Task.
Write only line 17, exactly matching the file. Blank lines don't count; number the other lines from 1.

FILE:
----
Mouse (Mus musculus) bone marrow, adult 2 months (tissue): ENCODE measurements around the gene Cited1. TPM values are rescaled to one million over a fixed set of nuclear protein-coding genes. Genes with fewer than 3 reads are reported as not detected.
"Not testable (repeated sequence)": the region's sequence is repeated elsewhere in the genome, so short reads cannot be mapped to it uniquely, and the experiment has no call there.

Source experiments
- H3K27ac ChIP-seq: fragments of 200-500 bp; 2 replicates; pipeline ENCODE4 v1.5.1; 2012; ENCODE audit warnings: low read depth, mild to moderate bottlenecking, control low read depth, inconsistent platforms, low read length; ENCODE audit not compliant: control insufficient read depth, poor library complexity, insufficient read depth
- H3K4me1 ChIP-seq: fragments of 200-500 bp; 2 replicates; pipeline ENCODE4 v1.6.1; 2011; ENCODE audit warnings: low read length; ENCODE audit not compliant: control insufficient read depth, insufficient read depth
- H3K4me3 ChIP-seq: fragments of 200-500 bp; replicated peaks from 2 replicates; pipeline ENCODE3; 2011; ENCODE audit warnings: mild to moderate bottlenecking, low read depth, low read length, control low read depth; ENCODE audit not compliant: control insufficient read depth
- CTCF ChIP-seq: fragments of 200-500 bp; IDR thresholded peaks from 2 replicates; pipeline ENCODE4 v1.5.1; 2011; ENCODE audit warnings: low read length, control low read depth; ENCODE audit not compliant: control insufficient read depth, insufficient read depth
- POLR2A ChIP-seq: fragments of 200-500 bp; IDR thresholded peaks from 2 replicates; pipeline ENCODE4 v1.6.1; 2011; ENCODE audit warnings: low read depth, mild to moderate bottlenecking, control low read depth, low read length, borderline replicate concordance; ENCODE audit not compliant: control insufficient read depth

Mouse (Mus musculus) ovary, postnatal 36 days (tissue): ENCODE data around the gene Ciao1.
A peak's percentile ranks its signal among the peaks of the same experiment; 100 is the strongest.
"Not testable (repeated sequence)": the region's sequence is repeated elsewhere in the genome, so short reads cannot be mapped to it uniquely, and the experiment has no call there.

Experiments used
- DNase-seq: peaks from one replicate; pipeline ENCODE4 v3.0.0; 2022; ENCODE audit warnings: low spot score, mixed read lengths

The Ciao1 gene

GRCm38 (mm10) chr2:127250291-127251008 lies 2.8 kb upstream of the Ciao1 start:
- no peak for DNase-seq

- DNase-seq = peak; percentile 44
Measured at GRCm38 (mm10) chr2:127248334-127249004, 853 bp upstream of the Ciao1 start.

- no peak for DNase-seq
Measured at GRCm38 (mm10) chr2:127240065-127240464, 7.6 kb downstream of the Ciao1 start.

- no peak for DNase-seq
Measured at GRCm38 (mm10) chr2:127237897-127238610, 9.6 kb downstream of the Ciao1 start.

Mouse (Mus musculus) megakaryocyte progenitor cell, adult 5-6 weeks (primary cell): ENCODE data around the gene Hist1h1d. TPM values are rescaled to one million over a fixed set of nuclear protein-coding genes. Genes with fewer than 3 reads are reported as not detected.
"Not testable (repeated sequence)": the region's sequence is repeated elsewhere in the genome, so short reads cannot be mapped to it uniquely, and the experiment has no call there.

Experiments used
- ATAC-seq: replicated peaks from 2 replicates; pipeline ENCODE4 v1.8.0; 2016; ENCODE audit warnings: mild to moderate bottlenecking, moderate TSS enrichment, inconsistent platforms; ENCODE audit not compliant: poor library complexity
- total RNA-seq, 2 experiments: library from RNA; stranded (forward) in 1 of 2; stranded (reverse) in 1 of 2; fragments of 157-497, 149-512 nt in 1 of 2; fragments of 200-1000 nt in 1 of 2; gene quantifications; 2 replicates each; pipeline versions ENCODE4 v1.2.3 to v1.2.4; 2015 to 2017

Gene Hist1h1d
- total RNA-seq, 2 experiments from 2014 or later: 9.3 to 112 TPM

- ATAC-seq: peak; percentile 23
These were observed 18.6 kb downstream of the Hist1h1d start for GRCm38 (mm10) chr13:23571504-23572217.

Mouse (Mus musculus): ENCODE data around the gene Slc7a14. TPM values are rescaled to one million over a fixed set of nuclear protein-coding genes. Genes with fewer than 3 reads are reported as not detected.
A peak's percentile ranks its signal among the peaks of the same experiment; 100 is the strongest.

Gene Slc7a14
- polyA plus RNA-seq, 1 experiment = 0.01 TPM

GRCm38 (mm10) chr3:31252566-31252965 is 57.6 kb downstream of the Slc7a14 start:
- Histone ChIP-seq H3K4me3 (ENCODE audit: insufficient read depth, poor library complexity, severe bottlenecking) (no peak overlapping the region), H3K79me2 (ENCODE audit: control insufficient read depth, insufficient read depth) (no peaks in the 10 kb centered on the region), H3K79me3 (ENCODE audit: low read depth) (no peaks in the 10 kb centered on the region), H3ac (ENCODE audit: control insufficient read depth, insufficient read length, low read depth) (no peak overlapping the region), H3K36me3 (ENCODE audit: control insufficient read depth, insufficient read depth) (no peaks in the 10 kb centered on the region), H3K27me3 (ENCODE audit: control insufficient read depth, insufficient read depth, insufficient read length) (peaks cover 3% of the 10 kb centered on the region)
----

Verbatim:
- DNase-seq = peak; percentile 44